Panorama of Munich
Englischer Garten, Munich
Beautiful ciy Lane, Munich
Visiting a foreign country was one of my dreams and finally it has come true. This is my first foreign visit and has a wonderful time. Thanks to EMBO | EMBL Symposia to providing me with this great opportunity to visit Germany (and Austria). I would like to thank all my friends who helped me to put up this trip and make it a big success. I am penning down my experiences in a blog post so that it will be useful for any first timer visiting Germany or Austria.
The journey started from Kharagpur on 14th of October 2015 and took my flight from Kolkata. The Air India flight journey was good. I have heard from many friends that Air India flights run late and are horrible experience. Contrary to my expectation the experience was pleasant. I reached Frankfurt Airport on same day around 7pm. The Airport staff and security are very polite and the process there is hassle free. I had already purchased a five day Eurail pass (Regional pass for Germany and Austria) which I activated at the Frankfurt am Main Flughafen Fernbahnhof (Frankfurt Airport long-distance station). The Deutsche Bahn (DB) information center was very helpful with this. DB is the train company which operates German trains (while OBB operates in Austria). They provided me with the connection details and platform number for my train to Munich.
The Airport has free WiFi from Telecom. But the Airport railway station has only 30 minutes of free WiFi from Telecom but that is not a problem because there is a Starbucks Coffee Shop in the station and provides free WiFi for sessions of 2 hrs. The Airport and station launch were warm but near the platform it freezing cold. This is first time I took out my jacket but as the train was 20 minutes late due to energy saving I went back to waiting region. I slept in train peacefully and reached the Bavarian capital next morning. It was an Intercity Express (ICE) and the seats were sitting but it was comfortable. It is better to have a head set with you as high speed trains has a buzz and while entering tunnels you will feel a drop in air pressure. There is no need to reserve seats in a sitting train. There will be enough free seats in trains where reservation is mandatory as per my experience.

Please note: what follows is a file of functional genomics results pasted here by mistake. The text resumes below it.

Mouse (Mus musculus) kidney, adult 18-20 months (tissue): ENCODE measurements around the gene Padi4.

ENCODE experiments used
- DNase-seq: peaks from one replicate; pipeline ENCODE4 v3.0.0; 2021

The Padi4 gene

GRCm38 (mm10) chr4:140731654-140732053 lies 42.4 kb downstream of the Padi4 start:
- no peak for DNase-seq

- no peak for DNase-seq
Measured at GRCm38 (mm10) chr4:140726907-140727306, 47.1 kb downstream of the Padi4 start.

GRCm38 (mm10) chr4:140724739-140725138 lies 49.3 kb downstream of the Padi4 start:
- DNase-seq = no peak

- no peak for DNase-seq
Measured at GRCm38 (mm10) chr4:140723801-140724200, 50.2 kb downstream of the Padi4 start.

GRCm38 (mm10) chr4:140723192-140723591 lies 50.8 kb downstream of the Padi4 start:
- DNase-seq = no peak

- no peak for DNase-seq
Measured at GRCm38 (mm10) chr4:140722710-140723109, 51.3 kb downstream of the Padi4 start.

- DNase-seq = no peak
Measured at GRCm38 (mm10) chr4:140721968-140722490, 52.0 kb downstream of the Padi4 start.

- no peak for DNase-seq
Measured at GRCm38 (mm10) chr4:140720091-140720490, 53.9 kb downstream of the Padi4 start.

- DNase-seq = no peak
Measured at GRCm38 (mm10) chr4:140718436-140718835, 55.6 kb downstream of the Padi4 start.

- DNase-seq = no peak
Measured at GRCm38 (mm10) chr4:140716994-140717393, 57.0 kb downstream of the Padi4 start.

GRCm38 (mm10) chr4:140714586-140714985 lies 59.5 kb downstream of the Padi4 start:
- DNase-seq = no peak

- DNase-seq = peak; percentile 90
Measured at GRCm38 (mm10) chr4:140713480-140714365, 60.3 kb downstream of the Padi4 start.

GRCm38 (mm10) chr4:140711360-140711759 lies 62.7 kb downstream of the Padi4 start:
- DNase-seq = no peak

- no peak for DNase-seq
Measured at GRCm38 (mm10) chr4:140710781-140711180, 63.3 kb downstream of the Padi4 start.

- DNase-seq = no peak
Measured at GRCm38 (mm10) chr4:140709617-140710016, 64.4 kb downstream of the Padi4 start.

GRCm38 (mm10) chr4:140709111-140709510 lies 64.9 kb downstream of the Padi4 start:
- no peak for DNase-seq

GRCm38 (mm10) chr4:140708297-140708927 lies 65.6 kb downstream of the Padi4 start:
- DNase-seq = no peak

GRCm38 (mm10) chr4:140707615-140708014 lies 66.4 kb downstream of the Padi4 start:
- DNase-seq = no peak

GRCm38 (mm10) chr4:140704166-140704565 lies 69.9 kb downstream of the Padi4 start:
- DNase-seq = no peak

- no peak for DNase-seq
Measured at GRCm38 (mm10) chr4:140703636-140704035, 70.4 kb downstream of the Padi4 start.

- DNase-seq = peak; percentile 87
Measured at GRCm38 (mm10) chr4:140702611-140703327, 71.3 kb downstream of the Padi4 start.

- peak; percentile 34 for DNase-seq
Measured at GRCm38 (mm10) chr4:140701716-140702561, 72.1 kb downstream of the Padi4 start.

I reached the München Hauptbahnhof (central railway station – Hbf) early morning itself and had breakfast from there. During the trip the things that can become major hurdles are food, luggage, information regarding places to visit and local travel. I will explain how I managed with these primary issues. Food was never an issue during the entire trip for me. I am a fast food lover as well an obligate non-vegetarian without any reservations against any kind of meat. So food was never a problem during my entire trip and in fact I enjoyed almost every food I had during this trip. The next major problem is carrying luggage. I kept my luggage in a storage lockers. The lockers can be used a maximum of 72 hours and costs 4/6 Euro depending on size of your luggage. The locker needs change as it uses an electronic lock with coin drop facility. Luggage lockers are available at all railway stations.
First and foremost thing to do while visiting any German city is to go to DB information center and get a detailed map of local transport. The local transport include mainly four components: S Bahn (operated by rail companies and Eurail pass is valid on that), U Bahn (underground trains operated by city or private companies and Eurail pass is not valid there), bus (H) and tram (O). Taking a city card is alternative option which gives access to all of local transportation including the S, U, H and O. I didn’t take any city pass in Berlin instead I travelled in S Bhann and also walked most of places in city. Secondly obtain a map of city from tourism center. Combining this with the map of local transportation from DB there is sufficient information available to visit the major attractions of the city. The Dutch (and Europeans in general) are very helpful and polite. For many people language is a barrier but many times they managed to help me with sign language.
The entire trip was an awesome experience for me. I started the visit with the Bavarian capital of Munich. The Munich is a very beautiful city and has a special charm. The journey continued through Berlin, Düsseldorf, Heidelberg, Vienna, Salzburg and Frankfurt. Each city has its own charm and I will detail my experiences in each city separately. To read in detail about my experience in individual cities visit the link: Munich, Berlin, Düsseldorf, Heidelberg, Vienna, Salzburg and Frankfurt.